Page. Here, noble lord. What is thy will with her? Sly. Are you my wife, and will not call me
husband ? My men should call me-lord; I am your goodman. Page. My husband and my lord, my lord and
Sly. I know it well.—What must I call her?
1 A contraction of by my faith.
2 That is, at the court leet, where it was usual to present such matters, as appears from Kitchen on Courts :-“ Also if tiplers sell by cups and dishes, or measures sealed or not sealed, is inquirable."
3 Blackstone proposes to read, “old John Naps o'the Green.” The addition seems to have been a common one.
Sly. Al'ce madam, or Joan madam ?
Page. Ay, and the time seems thirty unto me; Being all this time abandoned from your bed. Sly. 'Tis much.-Servants, leave me and her
Page. Thrice noble lord, let me entreat of you
Sly. Ay, it stands so, that I may hardly tarry so long. But I would be loath to fall into my dreams again ; I will therefore tarry, in despite of the flesh and the blood.
Enter a Servant. Serv. Your honor's players, hearing your amendment, Are come to play a pleasant comedy, For so your doctors hold it very meet; Seeing too much sadness hath congealed your blood, And melancholy is the nurse of frenzy, Therefore they thought it good you hear a play, And frame your mind to mirth and merriment, Which bars a thousand harms, and lengthens life.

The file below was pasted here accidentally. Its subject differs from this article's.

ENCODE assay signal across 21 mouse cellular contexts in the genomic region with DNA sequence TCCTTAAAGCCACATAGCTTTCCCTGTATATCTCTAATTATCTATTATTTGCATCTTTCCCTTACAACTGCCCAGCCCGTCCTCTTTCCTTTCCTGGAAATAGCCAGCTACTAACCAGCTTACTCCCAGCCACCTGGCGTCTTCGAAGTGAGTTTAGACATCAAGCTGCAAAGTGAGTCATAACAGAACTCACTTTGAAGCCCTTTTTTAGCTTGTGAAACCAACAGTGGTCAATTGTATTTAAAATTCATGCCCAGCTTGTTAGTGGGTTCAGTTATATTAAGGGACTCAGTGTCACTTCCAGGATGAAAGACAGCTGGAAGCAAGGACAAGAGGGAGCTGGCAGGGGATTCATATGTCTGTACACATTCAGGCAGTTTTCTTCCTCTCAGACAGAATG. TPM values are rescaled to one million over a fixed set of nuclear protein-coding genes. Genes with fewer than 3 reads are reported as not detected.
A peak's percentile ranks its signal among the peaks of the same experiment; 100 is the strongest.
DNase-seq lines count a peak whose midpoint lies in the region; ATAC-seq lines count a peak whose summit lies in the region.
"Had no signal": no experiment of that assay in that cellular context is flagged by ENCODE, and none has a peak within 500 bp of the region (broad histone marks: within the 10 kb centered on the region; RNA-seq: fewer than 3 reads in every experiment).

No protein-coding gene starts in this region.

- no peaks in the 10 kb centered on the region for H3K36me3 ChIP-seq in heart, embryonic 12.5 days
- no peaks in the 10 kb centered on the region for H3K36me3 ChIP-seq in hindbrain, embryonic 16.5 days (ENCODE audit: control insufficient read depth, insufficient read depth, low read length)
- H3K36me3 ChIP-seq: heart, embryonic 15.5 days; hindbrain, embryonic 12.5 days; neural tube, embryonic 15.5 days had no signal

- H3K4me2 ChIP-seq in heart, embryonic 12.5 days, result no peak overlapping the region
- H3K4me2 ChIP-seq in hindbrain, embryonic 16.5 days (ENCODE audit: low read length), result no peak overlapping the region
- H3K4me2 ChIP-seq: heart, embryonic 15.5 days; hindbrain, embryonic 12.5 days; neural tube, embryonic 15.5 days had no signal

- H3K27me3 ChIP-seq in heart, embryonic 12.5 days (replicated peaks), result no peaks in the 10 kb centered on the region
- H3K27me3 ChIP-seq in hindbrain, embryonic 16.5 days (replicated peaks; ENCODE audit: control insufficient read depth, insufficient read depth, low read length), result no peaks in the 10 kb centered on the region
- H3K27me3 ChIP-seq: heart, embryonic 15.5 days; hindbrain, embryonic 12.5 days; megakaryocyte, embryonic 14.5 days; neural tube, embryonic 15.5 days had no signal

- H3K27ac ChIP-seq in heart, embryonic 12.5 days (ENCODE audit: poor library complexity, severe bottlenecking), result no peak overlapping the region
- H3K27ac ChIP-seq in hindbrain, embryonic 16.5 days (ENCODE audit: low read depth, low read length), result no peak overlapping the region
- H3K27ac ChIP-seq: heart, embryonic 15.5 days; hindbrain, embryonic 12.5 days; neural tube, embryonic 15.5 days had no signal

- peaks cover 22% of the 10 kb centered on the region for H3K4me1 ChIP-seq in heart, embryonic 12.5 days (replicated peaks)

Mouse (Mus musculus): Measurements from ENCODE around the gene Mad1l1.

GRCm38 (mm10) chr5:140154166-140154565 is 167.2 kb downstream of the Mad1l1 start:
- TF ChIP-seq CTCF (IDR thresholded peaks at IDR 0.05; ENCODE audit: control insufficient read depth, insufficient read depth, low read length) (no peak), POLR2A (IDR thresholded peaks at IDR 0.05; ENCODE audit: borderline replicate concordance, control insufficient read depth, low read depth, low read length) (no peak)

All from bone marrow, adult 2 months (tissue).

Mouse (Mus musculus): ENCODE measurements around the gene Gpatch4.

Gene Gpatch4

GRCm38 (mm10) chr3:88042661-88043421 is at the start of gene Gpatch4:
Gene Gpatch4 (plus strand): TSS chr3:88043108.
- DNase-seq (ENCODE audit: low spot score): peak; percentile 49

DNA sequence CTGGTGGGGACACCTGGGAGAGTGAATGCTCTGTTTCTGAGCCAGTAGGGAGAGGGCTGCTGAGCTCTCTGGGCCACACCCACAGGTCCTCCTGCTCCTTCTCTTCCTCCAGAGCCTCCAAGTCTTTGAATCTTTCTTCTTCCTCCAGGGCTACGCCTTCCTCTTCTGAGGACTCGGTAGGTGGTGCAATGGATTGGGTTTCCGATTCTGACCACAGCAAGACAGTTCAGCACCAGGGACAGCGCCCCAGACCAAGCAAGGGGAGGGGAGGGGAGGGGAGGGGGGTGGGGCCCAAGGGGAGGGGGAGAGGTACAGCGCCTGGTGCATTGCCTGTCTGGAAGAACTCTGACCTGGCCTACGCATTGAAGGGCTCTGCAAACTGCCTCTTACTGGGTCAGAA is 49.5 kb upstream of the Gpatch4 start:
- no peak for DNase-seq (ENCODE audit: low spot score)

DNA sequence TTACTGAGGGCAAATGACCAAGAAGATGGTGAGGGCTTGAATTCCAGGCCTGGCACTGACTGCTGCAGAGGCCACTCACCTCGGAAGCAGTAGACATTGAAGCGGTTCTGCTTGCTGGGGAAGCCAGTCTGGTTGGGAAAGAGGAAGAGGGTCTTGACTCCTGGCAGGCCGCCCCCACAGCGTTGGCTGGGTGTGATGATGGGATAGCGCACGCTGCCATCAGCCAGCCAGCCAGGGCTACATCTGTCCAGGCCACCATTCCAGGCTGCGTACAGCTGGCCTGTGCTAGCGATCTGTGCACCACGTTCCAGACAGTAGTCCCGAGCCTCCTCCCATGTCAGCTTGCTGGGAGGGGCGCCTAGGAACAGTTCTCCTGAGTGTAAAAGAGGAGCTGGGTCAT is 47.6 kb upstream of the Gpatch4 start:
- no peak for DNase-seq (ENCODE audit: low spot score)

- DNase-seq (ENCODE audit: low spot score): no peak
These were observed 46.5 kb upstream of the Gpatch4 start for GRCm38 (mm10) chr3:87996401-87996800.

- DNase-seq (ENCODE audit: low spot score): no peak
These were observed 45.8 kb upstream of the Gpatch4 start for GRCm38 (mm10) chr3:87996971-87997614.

Sly. Marry, I will ; let them play it. Is not a commonty' a Christmas gambol, or a tumbling trick ?
Page. No, my good lord; it is more pleasing stuff.
Sly. Well, we'll see't. Come, madam wife, sit by my side, and let the world slip; we shall ne'er be younger.
[They sit down. 1 For comedy.
SCENE I. Padua. A public Place.
Enter LUCENTIO and TRANIO. Luc. Tranio, since-for the great desire I had To see fair Padua, nursery of arts I am arrived for fruitful Lombardy, The pleasant garden of great Italy; And, by my father's love and leave, am armed With his good will, and thy good company, Most trusty servant, well approved in all; Here let us breathe, and happily institute A course of learning, and ingenious studies. Pisa, renowned for grave citizens, Gave me my being, and my father first, A merchant of great traffic through the world, Vincentio, come of the Bentivolii. Vincentio's son, brought up in Florence, It shall become, to serve all hopes conceived," To deck his fortune with his virtuous deeds : And therefore, Tranio, for the time I study, Virtue, and that part of philosophy Will I apply, that treats of happiness By virtue 'specially to be achieved. Tell me thy mind; for I have Pisa left, And am to Padua come; as he that leaves A shallow plash,* to plunge him in the deep, And with satiety seeks to quench his thirst.
Tra. Mi perdonate, gentle master mine, I am in all affected as yourself;
1 Ingenious and ingenuous were very commonly confounded by old writers.
2 i. e. to fulfil the expectations of his friends. 3 Apply for ply is frequently used by old writers. Thus Baret:—" with diligent endeavour to applie their studies.” And in Turberville's Tragic Tales:—“ How she her wheele applyde.”
4 Small piece of water. 5 Pardon me.